If nothing else, this proves to me that I did more than just twiddle my thumbs this week…
My writing elsewhere this week:
If you enjoyed my interview with Lino earlier this week, you might be interested in two other new releases that made me smile (I talk about Saint too): 3 New Books That Will Make You Smile. There’s some middle grade fiction, Saint, and a little gem by Mark Hart.
For the last ten years, I’ve been designing what I think is a pretty nice parish bulletin. It’s been part of my evolving job on our parish staff, and it’s something I really enjoy.
And it involves more than just the printed paper we hand to parishioners on Sundays.
As part of my work in the parish, I’m also our parish webmaster, which includes social media.
The two aspects of my role go hand-in-hand: the bulletin and the online ventures use much of the same information. We have a highly visual and graphic-heavy bulletin, and I use many of those graphics in other places.
Recently, our pastor (and my boss) reminded me of what our bulletin is out to accomplish. It “is more than a bulletin of facts and meeting information. It is a vital tool that projects the image of our parish. It fosters community. It engages readers.”
The rest is here: The New Parish Bulletin Is Online.
Want to know what I’ve been reading? Here’s my weekly Book Talk.
Here’s a review of a book that’s already on my “best of 2013” list, 7 Secrets of Confession, by Vinny Flynn.
And my favorite of my writing for the week goes to the piece on Our Lady of Sorrows that’s up at Catholic Exchange:
… I thought for sure that enough prayer could change the outcome.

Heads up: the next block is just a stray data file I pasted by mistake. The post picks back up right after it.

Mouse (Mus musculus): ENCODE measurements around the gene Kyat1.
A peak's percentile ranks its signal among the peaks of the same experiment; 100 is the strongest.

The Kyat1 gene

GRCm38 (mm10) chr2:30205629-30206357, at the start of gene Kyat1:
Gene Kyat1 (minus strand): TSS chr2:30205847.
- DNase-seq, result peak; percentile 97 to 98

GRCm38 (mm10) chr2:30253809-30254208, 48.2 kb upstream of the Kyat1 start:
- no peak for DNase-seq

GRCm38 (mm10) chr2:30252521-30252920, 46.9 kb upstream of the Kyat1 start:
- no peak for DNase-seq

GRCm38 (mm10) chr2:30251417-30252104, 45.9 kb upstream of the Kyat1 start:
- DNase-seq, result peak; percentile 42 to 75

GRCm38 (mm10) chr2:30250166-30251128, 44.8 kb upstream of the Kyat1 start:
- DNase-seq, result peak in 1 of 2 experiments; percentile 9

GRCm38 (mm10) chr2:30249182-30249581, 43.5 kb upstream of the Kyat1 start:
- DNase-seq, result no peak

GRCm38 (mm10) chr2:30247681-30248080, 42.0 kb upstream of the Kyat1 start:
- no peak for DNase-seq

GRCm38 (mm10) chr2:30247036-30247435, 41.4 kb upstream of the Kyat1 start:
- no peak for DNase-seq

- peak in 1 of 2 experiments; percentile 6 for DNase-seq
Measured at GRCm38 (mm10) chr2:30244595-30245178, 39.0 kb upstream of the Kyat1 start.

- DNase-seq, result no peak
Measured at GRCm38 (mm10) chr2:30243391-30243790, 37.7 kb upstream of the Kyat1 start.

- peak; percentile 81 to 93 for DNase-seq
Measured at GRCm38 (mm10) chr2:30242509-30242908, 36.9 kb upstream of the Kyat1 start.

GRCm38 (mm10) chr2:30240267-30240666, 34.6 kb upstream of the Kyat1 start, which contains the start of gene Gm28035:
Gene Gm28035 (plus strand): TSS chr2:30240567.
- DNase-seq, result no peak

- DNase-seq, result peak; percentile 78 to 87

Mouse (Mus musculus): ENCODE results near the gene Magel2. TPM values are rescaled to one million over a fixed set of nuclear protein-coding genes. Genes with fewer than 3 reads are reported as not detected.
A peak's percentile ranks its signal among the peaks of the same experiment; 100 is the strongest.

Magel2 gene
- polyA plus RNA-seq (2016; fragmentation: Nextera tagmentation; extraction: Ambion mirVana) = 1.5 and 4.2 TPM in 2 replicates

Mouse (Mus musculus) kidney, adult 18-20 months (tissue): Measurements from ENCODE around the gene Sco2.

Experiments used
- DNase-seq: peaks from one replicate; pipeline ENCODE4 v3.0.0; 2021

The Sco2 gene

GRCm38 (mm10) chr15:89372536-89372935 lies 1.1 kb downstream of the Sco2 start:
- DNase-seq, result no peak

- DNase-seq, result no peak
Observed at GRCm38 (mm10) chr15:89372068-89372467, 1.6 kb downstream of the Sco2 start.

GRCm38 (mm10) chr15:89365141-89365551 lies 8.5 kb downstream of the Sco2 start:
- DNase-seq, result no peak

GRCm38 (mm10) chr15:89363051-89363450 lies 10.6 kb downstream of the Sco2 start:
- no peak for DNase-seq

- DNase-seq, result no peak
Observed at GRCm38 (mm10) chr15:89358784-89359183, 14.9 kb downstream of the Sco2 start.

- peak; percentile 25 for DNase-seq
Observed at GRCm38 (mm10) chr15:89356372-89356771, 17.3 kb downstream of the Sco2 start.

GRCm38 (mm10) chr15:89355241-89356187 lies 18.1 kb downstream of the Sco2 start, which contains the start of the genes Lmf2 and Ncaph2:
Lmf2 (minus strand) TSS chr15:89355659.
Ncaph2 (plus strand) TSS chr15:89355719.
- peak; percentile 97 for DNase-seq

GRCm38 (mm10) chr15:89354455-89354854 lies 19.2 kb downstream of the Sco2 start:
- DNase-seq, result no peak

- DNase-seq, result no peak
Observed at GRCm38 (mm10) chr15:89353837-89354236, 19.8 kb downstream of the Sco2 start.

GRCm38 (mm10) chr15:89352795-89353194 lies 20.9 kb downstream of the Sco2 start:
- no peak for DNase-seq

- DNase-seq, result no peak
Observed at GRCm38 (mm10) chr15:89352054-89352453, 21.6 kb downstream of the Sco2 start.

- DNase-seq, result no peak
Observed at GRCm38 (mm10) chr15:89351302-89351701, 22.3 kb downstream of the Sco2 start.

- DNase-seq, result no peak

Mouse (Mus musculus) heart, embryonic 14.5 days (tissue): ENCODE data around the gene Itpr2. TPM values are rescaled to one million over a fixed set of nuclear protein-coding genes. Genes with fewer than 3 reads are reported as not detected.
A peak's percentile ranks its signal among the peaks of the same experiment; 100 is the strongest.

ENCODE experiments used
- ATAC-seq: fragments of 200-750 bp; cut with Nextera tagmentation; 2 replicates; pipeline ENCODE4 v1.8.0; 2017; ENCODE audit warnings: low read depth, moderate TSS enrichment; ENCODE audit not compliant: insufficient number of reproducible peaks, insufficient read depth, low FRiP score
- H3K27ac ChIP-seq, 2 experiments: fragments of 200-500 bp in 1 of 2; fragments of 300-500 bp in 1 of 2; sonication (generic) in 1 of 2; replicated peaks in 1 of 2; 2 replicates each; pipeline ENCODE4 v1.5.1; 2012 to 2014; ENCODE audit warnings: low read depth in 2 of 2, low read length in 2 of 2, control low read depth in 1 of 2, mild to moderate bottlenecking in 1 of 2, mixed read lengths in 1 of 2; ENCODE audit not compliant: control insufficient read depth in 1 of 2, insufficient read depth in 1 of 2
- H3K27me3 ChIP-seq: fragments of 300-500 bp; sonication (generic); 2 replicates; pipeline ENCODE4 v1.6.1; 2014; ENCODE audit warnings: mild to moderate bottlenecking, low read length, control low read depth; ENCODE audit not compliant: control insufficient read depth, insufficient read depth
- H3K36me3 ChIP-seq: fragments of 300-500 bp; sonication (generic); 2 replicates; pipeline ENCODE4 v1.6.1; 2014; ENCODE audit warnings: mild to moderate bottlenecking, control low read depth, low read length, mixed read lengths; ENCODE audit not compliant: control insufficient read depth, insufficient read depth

It was during those months of waiting and hoping that I learned to pray the rosary. I had just become Catholic, and during our parish’s new Eucharistic Adoration program, I stumbled my way through the unfamiliar rhythm of the prayers. I used my fingers while I commuted and prayed along with a CD I found.
I was certain that Mary would understand. I just knew that she could make it all better.
What I didn’t realize then, in my fervent praying and petitioning, was that suffering isn’t the worst thing that can happen in this life. Sometimes, suffering can bring us great graces, and it can be a line for us to clutch in the midst of our time here on earth.
It wasn’t easy, and it still isn’t easy, to bury a baby. I can’t talk about it, even more than a decade later, without tearing up, and it wasn’t even my baby. But in that well of pain and hurt, there’s something else.
That something else is what Mary offers us in her role as Our Lady of Sorrows. We’re reminded of how innocent she was, conceived as she was without the burden of any sin. How much worse was it for someone who had never sinned and could never sin to bear the brunt of her Son’s passion and death?